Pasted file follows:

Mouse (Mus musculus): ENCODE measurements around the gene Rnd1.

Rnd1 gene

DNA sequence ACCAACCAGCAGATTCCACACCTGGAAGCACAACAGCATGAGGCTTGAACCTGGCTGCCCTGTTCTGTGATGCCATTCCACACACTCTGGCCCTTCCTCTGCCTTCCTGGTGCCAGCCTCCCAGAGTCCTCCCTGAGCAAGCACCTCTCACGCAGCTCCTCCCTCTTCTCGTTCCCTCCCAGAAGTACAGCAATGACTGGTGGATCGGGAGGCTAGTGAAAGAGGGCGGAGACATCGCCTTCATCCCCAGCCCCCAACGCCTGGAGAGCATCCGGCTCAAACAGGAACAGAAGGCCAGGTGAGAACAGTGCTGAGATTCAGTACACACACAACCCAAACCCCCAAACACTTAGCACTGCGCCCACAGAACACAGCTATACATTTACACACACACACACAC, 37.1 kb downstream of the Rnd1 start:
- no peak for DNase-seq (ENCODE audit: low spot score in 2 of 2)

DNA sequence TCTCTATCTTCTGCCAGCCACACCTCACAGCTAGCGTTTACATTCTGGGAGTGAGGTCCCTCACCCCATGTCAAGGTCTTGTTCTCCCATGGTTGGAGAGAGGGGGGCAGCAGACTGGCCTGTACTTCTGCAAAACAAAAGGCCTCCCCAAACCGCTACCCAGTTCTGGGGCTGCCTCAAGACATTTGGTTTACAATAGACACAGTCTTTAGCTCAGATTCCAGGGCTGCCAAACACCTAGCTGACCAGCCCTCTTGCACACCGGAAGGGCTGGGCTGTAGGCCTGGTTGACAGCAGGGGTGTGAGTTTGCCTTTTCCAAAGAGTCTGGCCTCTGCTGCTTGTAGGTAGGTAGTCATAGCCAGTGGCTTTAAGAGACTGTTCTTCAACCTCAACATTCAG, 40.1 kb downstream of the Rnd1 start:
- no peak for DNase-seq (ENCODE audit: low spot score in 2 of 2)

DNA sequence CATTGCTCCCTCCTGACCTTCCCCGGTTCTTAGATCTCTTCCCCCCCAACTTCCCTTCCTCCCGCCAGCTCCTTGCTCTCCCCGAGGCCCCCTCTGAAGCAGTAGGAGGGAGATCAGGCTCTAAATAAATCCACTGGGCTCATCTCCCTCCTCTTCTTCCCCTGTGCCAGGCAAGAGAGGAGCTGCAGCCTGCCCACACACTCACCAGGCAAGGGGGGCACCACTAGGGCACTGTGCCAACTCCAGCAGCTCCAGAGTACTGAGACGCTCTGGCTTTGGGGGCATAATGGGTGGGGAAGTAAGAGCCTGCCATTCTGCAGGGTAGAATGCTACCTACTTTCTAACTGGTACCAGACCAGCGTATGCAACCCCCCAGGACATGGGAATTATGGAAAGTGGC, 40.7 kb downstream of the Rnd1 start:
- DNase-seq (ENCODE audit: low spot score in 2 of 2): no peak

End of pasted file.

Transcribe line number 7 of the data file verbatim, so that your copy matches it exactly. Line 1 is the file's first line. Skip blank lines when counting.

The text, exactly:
DNA sequence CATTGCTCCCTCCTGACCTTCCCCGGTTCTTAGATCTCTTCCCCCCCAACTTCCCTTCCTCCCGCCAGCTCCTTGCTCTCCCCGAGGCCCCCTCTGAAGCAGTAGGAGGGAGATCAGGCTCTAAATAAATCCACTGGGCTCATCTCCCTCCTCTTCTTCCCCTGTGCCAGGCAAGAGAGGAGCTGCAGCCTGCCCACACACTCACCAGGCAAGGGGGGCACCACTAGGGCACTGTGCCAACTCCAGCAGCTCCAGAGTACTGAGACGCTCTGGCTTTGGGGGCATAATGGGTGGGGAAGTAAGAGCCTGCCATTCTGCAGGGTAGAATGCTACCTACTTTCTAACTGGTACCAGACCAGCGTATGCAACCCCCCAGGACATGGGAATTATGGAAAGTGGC, 40.7 kb downstream of the Rnd1 start: